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MedE Symposium Celebrating the 10 Year Anniversary of the Andrew and Peggy Cherng Department of Medical Engineering, Special Guest Speaker Professor Steven Chu

Thursday, March 7, 2024
1:30pm to 4:15pm
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Ramo Auditorium
Professor Steven Chu, William R. Kenan Jr. Professor, Professor of Molecular and Cellular Physiology and of Energy Science and Engineering, Physics, Department of Molecular and Cellular Physiology, Stanford University,

This is a public event.

1:30-3:00 pm MedE Alumni
3:15-4:15 pm Steven Chu

Special Guest Speaker Nobel Laureate-Professor Steven Chu, Stanford University.

Talks by four Medical Engineering Alumni. Colin Cook, Lei Li, and Juliane R. Sempionatto Moreto, and Li Lin. will share their insights on how their experience at Caltech fostered their academic growth, followed by a presentation of their research endeavors.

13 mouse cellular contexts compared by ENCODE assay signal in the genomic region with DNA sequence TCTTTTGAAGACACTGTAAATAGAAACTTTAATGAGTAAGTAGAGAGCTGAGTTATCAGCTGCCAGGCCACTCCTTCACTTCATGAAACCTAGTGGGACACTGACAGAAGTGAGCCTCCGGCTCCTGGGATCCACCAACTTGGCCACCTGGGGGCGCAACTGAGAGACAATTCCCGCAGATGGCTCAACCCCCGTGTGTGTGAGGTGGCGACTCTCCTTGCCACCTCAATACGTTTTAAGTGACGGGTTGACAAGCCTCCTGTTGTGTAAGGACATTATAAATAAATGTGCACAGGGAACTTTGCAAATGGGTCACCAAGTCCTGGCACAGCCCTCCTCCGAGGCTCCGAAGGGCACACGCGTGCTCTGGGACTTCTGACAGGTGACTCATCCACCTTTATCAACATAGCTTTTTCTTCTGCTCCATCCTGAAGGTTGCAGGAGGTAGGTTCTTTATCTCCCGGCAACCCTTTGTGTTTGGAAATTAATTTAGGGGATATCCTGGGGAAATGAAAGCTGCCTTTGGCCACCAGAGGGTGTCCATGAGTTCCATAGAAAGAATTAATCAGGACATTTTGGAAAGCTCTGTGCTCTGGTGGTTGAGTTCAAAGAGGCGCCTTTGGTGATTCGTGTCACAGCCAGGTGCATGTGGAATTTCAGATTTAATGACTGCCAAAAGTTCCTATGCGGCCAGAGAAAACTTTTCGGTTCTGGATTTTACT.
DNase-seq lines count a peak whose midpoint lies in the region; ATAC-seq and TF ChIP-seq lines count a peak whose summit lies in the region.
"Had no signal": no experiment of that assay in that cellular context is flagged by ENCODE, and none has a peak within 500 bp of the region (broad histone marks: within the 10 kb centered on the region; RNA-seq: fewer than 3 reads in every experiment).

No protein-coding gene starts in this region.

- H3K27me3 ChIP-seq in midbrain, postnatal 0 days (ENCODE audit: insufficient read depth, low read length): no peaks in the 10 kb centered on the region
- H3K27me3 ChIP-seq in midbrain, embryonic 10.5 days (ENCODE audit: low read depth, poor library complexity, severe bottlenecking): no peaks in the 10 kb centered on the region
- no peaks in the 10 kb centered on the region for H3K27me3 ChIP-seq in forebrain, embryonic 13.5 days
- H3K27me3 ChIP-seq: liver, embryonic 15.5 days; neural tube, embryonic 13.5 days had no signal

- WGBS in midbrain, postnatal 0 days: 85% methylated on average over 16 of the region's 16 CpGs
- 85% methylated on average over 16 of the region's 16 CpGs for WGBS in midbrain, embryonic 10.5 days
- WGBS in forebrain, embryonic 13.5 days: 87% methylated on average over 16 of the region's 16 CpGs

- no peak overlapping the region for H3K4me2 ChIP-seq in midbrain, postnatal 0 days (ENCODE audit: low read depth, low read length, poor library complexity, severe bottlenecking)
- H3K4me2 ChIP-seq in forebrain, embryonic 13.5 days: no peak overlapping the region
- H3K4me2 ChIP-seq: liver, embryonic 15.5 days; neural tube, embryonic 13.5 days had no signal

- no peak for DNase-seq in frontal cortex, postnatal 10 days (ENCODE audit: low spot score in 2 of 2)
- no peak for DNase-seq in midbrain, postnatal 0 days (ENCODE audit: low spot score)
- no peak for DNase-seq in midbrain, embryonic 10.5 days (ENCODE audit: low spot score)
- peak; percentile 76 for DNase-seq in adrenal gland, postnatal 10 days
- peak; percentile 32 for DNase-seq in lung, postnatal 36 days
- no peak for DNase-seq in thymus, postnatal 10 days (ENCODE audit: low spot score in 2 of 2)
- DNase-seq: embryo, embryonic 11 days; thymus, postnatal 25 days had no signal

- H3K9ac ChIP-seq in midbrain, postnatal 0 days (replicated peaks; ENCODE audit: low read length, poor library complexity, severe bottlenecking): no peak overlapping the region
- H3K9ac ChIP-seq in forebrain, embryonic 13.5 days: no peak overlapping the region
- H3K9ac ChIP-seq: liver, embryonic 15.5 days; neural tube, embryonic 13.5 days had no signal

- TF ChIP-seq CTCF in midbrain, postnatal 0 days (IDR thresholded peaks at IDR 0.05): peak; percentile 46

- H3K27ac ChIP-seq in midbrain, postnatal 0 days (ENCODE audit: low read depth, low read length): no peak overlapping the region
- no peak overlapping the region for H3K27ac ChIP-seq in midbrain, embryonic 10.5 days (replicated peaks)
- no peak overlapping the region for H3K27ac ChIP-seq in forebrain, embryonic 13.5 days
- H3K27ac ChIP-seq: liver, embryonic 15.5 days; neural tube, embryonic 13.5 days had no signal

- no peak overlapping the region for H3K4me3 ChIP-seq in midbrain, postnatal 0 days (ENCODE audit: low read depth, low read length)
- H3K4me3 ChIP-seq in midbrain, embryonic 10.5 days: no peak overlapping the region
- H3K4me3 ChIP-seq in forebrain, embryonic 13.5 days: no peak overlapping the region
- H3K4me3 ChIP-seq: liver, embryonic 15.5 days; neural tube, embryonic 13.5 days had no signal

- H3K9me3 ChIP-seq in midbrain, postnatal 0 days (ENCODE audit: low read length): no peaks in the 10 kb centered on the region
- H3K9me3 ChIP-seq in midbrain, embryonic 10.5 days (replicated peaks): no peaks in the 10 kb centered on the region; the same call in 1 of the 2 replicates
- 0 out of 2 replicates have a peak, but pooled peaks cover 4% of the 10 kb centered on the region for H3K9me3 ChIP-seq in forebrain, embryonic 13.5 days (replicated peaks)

Professor Steven Chu, Professor of Physics, Molecular and Cellular Physiology, and Energy Science and Engineering at Stanford University

The dynein molecular motor, thermal fluctuations, and non-thermal equilibrium statistical physics. The transport of molecular cargos in neuronal cells is analyzed in the context of new developments in statistical physics. Our development of very bright optical probes enabled the long-term single tracking of molecular cargos. Our probes allowed individual molecular steps to be resolved at cellular ATP concentrations (three orders of magnitude higher than the in vitro studies), and led to a new, detailed quantitatively falsifiable chemo-mechanical model where two ATP molecules are hydrolyzed sequentially. A model of how this motor cleverly uses thermal fluctuations to produce move molecular cargos will be discusses. Finally, this motor is shown to operate with an "effective temperature" Teff as high as Tcell = 30 x 310 K, and an intuitive understanding of meaning of Teff will be given.